How Can Workforce Planning Help Organisations Access the Skills they need to Thrive in the Digital Age?
By | David Green | Alicia Roach | www.myhrfuture.com
79% of CEOs are concerned about skill availability impacting innovation, cost, quality and growth at their organisation. The pandemic has only exacerbated the problem, as Covid-19 continues to disrupt work and workforce models. Findings from a recent survey conducted by McKinsey show that 35% of global executives said they would need more workers skilled in automation, AI, and robotics, a reflection of the increased deployment of automation during COVID-19. Furthermore, 70% said that two years from now they expect to use more temporary workers and contractors than they did before the COVID-19 crisis.
In a bid to tackle this skills conundrum, organisations are turning to skills-based workforce planning. According to Insight222’s own research, nearly all companies (90%) express a desire to build a skills-based workforce planning process. However, only a quarter of companies (26%) are actively doing so.
I caught up recently with Alicia Roach, Co-Founder and Director at eQ8 and a recognised thought leader in Strategic Workforce Planning and Analytics, to hear her views on the future of workforce planning and how it can be used to help organisations access the skills they need to thrive in the digital age.
1. You often talk about connecting people and purpose, can you share some insight on how organisations might go about doing that or getting started down that path?
Indeed. This is about answering what is, in my mind, THE most fundamental question for an organisation: what is our purpose, and what will it take to achieve it? This is recognising that an organisation’s people, i.e., its workforce, is the execution vehicle for that purpose. The best leaders recognise that the workforce is not some afterthought, that will just materialise with the right capability and capacity as and when it’s needed. And by the way, what we are talking about is usually the largest cost and most definitely is the biggest asset for organisations, so it just makes sense to do this.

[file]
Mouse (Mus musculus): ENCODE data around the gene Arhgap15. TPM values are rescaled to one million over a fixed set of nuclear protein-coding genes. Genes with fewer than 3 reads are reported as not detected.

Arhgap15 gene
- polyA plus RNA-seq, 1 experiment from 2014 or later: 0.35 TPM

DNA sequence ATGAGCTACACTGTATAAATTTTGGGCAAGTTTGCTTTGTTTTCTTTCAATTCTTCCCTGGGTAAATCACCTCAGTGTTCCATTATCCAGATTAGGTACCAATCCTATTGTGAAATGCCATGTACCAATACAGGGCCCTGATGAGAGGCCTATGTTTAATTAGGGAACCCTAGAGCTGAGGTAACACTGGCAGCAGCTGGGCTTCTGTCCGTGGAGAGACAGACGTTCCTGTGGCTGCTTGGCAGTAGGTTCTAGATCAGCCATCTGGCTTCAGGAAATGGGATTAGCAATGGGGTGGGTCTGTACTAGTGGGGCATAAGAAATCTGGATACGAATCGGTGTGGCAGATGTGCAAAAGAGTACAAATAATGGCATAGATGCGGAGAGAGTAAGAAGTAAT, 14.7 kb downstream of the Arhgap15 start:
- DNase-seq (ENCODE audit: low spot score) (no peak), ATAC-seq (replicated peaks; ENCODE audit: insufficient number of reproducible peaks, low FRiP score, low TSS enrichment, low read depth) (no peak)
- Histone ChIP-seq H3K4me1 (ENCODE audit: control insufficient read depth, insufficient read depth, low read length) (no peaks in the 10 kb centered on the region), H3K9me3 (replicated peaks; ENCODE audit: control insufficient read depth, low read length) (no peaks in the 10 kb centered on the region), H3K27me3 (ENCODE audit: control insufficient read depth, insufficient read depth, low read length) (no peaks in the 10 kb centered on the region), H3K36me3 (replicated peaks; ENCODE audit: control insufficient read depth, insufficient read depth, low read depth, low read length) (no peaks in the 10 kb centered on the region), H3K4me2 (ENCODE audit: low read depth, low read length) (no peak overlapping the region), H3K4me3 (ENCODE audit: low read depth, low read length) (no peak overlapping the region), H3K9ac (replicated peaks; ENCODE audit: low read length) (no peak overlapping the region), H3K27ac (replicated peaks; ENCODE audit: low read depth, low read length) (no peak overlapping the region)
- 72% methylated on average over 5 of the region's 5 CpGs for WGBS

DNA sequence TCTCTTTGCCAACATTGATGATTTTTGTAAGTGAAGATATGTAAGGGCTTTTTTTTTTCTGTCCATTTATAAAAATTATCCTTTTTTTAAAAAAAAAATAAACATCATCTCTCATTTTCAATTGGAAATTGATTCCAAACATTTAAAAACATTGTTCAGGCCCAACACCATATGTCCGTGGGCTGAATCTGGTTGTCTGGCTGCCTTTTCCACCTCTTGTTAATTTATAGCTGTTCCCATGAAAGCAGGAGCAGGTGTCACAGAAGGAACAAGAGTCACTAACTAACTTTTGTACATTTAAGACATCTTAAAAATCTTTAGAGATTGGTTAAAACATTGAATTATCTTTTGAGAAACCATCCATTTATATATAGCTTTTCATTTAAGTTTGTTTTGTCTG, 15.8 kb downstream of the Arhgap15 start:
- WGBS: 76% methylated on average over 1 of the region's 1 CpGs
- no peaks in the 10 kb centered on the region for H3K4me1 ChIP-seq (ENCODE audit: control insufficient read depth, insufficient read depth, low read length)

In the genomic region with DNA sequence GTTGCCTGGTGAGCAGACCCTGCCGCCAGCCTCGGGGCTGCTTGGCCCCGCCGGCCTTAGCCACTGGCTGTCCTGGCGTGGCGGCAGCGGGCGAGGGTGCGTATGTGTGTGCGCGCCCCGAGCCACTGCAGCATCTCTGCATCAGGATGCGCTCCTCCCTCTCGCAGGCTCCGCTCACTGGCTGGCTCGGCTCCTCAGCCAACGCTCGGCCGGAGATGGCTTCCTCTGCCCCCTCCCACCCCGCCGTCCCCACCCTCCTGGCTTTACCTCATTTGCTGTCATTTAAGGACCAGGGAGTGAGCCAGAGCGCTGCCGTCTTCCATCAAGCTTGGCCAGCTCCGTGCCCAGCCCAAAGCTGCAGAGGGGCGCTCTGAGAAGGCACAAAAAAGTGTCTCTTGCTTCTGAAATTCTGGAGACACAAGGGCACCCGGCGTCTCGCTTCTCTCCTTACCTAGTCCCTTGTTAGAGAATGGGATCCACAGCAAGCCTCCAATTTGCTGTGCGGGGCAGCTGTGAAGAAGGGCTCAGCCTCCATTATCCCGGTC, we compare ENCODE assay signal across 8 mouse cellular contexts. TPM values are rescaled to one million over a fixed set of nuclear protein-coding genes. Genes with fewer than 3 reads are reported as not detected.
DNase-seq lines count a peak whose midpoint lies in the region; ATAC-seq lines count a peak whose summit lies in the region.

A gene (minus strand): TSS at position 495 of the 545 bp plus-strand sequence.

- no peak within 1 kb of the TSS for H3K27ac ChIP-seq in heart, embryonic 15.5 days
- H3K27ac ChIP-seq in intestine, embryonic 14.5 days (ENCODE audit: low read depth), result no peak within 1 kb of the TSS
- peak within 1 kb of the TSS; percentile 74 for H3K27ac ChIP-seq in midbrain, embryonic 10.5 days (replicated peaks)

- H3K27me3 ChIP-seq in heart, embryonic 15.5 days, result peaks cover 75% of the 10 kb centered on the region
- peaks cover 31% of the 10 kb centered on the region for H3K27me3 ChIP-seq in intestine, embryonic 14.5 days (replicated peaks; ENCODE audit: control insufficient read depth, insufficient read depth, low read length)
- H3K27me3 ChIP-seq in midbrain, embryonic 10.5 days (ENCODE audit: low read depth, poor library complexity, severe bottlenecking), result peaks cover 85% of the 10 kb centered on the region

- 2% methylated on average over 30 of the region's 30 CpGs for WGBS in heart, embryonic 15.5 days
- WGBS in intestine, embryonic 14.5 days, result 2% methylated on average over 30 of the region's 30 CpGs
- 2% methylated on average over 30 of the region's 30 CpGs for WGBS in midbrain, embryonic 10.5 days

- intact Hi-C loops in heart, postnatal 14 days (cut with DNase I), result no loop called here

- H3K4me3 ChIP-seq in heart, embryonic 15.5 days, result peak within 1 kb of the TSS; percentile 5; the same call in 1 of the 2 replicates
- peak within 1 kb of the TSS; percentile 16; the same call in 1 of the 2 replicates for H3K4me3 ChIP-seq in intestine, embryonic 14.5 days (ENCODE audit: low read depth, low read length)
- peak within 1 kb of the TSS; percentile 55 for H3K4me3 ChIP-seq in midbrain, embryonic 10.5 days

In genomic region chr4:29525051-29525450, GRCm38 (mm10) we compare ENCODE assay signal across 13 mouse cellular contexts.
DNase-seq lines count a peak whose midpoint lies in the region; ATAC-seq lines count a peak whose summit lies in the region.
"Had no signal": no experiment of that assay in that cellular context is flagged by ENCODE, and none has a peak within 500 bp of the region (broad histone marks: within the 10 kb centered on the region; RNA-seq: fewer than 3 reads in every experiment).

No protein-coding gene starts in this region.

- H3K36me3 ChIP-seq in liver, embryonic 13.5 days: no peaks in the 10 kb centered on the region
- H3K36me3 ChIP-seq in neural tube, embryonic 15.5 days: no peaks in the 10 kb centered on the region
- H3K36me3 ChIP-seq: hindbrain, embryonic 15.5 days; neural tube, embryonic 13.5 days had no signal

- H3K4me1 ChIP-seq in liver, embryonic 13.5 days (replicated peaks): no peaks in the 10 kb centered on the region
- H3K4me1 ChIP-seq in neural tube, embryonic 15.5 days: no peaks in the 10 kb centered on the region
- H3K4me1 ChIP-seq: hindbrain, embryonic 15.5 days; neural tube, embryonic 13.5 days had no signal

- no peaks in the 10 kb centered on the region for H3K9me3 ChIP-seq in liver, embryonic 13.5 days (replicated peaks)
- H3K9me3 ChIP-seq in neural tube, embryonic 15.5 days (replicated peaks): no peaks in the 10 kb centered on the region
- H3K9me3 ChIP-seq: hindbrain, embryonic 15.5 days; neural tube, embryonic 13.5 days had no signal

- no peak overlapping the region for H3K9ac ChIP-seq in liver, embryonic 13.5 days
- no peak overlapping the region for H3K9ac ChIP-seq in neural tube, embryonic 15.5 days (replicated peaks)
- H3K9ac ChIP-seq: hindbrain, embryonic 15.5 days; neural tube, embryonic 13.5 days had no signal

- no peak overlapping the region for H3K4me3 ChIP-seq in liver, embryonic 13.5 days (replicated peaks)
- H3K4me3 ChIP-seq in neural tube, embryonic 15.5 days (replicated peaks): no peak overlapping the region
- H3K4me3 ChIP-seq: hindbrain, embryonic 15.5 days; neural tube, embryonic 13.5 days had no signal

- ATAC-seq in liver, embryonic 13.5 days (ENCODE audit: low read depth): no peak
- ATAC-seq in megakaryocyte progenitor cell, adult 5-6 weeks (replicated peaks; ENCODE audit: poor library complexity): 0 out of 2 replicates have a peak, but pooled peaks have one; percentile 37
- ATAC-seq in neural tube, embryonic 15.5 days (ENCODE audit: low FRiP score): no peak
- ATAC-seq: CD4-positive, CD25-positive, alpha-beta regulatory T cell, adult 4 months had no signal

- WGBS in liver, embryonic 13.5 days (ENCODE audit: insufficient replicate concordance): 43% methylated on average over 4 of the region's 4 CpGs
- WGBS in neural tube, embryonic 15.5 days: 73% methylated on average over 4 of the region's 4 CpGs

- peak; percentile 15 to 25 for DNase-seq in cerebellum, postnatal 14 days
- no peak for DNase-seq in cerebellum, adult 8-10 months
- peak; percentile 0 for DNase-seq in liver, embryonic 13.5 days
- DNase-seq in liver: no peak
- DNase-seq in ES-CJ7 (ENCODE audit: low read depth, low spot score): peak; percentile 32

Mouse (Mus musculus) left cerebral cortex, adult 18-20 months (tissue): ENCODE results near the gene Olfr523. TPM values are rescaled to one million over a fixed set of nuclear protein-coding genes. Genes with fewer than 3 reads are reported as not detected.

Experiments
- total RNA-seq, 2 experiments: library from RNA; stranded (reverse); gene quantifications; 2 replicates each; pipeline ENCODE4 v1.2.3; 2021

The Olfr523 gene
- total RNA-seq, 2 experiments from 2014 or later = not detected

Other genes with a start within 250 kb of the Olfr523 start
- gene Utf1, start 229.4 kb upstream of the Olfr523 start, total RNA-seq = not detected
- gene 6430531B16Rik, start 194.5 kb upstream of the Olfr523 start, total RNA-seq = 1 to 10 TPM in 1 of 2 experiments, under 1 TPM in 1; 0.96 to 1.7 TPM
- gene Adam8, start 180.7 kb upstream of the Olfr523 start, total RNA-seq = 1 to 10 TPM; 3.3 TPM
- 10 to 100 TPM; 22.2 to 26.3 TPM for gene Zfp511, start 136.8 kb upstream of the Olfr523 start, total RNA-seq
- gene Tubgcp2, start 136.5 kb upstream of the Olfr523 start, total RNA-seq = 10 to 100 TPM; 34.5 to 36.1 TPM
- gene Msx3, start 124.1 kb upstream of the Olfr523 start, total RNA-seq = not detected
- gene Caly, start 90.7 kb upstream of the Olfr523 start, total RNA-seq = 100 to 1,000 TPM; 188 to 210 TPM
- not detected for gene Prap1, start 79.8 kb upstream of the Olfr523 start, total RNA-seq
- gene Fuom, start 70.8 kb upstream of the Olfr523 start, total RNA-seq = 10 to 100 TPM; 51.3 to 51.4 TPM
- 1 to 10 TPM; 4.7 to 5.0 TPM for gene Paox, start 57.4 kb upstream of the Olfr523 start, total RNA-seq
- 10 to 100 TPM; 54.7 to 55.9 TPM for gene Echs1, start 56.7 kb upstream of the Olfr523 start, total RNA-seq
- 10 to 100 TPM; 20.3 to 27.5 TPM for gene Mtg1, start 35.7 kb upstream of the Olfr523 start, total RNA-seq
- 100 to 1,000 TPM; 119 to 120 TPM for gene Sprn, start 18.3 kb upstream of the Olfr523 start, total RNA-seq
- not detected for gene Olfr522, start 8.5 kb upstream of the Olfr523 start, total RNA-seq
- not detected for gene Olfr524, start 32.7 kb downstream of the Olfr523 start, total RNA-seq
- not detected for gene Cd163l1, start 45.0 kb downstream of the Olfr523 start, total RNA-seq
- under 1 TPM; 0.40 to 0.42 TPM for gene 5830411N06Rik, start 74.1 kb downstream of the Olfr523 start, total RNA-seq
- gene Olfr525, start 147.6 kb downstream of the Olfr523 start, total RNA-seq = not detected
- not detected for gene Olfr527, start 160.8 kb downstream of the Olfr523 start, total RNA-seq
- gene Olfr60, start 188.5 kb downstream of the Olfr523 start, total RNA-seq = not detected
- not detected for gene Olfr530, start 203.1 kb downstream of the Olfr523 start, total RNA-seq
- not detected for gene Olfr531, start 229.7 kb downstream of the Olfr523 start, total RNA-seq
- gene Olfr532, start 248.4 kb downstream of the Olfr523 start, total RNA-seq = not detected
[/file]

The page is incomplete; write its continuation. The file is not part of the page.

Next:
Understanding the questions to answer is really important for organisations as they go down this path. It is always so surprising to me that organisations don’t have their arms around the fundamentals. For example, if you ask an organisation if they have a view of the workforce (size, skills and shape) they need today – 70-80% answer “no”. Ask them if they have a view of the workforce needed in three or five years, and the “no’s” rise nearly to 100%! And yet virtually all leaders understand their company will look different in five years’ time! It is truly baffling that leaders acknowledge change is coming, is inevitable, is here already – but don’t have any way to understand what this means for their organisation, their workforce. This is what we are looking to solve for.
So, Strategic Workforce Planning (or SWP) is the way to bridge this risky gap. This is about understanding purpose, strategy and translating that into workforce implications. It creates that inherent link between people and purpose, aligning the workforce to the value chain and activity drivers of the organisation. It goes beyond the day-to-day BAU fluctuations, to also capture the change factors that matter. The reality is that to deliver its transformation, digitisation or growth agendas, leaders are relying on the capabilities and skills of the workforce
Fundamentally, SWP drives a conversation. This is a critical conversation, because we are evolving HR from past process-driven agendas, into a truly strategic and transformative member of the leadership team. This is about understanding the strategy, factors of change, competitive advantage and so on, and what it then means for the people in the organisation. The framework below captures these elements.